The more common approach to treating addiction is the medical approach, which has dominated America’s response to substance abuse since former National Institute of Drug Abuse director Alan I. Leshner published an article in the journal Science in 1997 titled “Addiction is a brain disease, and it matters.” In contrast to the spiritual approach, the medical approach removes morality (and choice in general) from the addiction model, focusing on prescribed medication or psychiatric treatment.
When implemented well, these interventions do prevent overdoses and related morbidity and mortality. But medications and psychiatric care are expensive, beyond the means of most people who struggle with long-term addiction, many of whom are not insured. Fewer than 15 percent of people diagnosed with opioid use disorder receive treatment each year. Furthermore, prolonging life does not equate to a better life. Like dialysis, going to a methadone clinic every day is burdensome. Relapse rates among medical treatment participants can be as high as 70 percent after six months. Until medical treatment is less expensive, more widely available, and better executed, it alone cannot halt the death toll. Achieving that will take time, and in the meantime hundreds of thousands of people will die.
The pivot toward medicalization has also produced some unintended consequences. Legal opioid-mimicking drugs are now frequently over-prescribed or diverted to illicit markets. They are not as dangerous as heroin and fentanyl, but their misuse prolongs rather than curbs addictive behaviors.
More fundamentally, the medical approach, which is supposed to humanize people who are addicted, often has the opposite effect. Even as public sentiment grows more sympathetic toward people who abuse drugs, characterizing addiction primarily as a medical problem isolates and marginalizes users, treating them like people with a contagious disease. The framing of addiction as a brain malady has been useful for prompting political action, but it denies the social attributes of addiction and too often removes choice from the equation.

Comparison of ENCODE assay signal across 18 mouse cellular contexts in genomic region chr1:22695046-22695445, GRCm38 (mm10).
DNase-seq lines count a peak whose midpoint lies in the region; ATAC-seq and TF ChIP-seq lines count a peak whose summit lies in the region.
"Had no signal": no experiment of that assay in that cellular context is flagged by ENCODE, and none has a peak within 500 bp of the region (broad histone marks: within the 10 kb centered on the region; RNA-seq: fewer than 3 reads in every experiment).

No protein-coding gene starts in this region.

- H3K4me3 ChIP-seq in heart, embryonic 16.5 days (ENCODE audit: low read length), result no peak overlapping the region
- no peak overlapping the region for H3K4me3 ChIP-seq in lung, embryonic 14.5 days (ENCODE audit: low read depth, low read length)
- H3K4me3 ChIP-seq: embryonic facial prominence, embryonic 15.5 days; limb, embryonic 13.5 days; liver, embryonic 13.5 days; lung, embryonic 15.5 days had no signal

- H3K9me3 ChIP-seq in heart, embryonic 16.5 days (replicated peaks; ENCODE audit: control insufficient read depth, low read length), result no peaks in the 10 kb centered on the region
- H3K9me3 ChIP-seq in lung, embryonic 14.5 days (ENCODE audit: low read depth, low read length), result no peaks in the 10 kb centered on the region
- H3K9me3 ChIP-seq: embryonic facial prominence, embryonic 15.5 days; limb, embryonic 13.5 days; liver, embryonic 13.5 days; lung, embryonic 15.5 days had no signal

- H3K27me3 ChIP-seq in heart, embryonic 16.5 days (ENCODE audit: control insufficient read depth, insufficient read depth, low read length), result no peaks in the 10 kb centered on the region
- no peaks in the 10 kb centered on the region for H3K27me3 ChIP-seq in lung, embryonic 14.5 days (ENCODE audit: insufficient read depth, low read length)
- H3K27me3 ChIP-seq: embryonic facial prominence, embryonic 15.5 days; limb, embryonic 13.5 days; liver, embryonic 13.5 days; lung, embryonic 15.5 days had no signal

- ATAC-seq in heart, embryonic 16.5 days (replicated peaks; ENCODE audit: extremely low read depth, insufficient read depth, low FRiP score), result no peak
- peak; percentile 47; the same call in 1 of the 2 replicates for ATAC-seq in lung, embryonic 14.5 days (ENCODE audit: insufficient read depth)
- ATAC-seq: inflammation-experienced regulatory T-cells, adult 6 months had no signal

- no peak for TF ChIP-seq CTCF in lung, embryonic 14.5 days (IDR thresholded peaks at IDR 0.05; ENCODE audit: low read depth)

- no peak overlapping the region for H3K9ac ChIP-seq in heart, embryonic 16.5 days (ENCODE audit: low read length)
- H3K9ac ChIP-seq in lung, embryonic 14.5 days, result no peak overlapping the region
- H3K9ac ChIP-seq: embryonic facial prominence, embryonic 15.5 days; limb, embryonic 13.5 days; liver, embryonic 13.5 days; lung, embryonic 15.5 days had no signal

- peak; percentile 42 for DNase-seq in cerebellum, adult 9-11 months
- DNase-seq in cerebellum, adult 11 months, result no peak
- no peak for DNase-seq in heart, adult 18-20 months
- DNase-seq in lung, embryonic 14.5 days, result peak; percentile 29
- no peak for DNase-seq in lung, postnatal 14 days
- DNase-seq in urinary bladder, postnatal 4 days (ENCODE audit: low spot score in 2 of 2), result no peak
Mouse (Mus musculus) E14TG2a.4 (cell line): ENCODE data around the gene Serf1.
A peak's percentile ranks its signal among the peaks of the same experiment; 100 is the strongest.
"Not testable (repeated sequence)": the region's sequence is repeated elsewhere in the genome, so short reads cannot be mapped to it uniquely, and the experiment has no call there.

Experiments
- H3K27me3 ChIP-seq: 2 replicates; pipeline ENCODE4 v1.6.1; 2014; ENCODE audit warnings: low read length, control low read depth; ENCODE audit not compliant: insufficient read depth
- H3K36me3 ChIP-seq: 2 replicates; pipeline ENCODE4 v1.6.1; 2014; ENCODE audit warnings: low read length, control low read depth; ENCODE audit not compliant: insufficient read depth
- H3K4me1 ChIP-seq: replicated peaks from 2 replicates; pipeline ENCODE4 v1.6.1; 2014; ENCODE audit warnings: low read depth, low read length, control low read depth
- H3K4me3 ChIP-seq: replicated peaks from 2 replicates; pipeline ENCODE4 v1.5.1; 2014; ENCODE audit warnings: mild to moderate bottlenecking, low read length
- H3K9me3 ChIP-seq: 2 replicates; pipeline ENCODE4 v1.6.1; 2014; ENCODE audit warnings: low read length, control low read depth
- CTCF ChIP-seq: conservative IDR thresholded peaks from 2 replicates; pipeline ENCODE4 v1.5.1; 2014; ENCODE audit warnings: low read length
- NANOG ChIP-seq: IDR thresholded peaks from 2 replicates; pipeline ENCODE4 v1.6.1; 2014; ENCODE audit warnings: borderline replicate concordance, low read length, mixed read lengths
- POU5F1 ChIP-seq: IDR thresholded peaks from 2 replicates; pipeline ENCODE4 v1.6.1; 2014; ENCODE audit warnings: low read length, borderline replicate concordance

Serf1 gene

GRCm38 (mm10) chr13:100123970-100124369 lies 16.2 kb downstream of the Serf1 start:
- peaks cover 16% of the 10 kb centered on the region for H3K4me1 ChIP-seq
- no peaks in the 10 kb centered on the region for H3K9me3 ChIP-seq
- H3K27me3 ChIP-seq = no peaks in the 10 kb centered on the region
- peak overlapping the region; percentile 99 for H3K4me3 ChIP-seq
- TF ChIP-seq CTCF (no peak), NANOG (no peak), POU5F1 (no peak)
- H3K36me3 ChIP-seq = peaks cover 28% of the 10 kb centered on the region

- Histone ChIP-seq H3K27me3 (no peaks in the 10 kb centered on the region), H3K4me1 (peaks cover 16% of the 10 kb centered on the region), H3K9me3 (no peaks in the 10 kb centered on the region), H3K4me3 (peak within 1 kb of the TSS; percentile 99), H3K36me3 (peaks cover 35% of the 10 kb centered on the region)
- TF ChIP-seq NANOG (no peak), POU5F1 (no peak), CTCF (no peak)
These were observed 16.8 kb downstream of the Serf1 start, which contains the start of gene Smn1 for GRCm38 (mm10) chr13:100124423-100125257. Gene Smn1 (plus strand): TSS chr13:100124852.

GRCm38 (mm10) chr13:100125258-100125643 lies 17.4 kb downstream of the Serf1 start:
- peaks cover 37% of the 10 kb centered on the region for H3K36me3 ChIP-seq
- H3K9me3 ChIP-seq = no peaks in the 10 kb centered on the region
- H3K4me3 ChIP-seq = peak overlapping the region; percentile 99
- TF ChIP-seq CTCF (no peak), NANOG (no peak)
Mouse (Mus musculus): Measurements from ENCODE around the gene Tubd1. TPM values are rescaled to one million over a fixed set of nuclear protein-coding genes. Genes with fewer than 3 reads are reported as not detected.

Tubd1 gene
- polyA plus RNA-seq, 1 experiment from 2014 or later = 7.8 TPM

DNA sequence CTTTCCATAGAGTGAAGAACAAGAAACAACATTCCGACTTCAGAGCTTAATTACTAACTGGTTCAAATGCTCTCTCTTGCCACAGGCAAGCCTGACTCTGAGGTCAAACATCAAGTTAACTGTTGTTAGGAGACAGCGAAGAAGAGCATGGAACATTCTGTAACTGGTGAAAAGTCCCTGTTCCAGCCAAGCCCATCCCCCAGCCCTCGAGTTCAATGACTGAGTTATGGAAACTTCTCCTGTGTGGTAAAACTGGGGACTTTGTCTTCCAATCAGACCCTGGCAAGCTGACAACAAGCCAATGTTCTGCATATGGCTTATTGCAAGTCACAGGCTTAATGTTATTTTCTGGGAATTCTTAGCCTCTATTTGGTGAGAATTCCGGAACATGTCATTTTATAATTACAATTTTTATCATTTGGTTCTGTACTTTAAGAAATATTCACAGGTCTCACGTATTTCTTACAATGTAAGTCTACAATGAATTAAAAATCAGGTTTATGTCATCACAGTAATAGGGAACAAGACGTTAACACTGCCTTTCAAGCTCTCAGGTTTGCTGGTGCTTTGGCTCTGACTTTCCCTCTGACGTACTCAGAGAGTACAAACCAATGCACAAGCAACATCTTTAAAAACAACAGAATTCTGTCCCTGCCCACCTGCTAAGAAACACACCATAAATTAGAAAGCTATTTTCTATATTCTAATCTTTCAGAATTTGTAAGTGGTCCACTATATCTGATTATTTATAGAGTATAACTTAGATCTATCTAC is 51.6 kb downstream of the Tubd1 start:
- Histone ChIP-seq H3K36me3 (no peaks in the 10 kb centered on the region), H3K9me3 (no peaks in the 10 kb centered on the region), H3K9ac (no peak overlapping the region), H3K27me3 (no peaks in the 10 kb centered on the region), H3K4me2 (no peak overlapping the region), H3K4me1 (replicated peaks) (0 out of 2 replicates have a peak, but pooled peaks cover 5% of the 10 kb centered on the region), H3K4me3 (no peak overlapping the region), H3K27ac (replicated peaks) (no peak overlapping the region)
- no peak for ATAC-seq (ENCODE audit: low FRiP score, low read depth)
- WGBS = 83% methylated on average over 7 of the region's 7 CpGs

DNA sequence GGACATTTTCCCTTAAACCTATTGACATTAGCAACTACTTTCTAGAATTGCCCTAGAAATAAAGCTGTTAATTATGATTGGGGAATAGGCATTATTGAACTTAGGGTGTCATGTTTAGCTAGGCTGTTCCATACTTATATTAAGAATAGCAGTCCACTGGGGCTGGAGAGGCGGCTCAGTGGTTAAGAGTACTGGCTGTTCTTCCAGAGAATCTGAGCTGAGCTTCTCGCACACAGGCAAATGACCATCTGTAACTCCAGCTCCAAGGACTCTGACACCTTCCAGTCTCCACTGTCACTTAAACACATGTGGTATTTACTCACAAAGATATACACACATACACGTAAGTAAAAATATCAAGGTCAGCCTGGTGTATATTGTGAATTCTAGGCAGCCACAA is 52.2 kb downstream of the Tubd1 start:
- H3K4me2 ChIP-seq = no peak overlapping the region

Today, most people who test positive will, like the mother I observed last year, receive a stern warning from a figure of authority, but little else by way of either support or punishment. Supervision for people with opioid addiction is a dance of pleading and promises on both sides, until the client disappears or commits another crime in the service of their habit. “She’ll go back before she gets clean,” the mother’s parole agent told me as we left the house that day. “But prison’s better than her being dead.”
There is another way to treat addiction, one that is slowly being rolled out across the country, which might be called the “behavioral approach.” Interventions of this sort, rooted in behavioral economics, have the potential to effectively leverage the existing mechanisms available to the criminal justice system, while minimizing harm to users from both punishment and morbidity. Unlike the spiritual approach, the behavioral approach removes moral imperatives from the recovery process and strives for the minimal effective penalties to prevent relapse. And unlike the medical approach, it doesn’t universally mandate treatment: the aim is to keep users in their communities for as long as possible while respecting their individual agency.
The behavioral approach begins with how you frame the problem. Addiction corrupts the brain’s reward feedback system through a form of operant conditioning that diminishes the ability of the sufferer to rationally choose. It foreshortens the informational lens by overweighting the payoff of an immediate high at the expense of freedom, health, and financial solvency. But as the psychiatrist Sally Satel has argued, this process of atrophy is not indelible. People retain the ability to change their behavior when presented with well-calculated incentives. The sensible way to correct the problem of addiction is to reverse the operant conditioning, helping the person recondition themselves to accurately calculate the costs and benefits of their actions and act accordingly.
What would this look like in practice? Rather than grudging tolerance of her drug use, the mother I visited might face consequences each time she used drugs, consequences small enough to be consistently applied, but big enough to create inconvenience. People struggling with substance abuse are not good at hiding their failures, even small ones. As one agent told me: “When you start seeing red flags pop up you know it’ll be a matter of time before you have to say, ‘put your hands behind your back.’” If each of those flags was addressed in the moment, the eventual loss of liberty (and life) might be avoidable. The idea is to nudge people rather than cudgel them.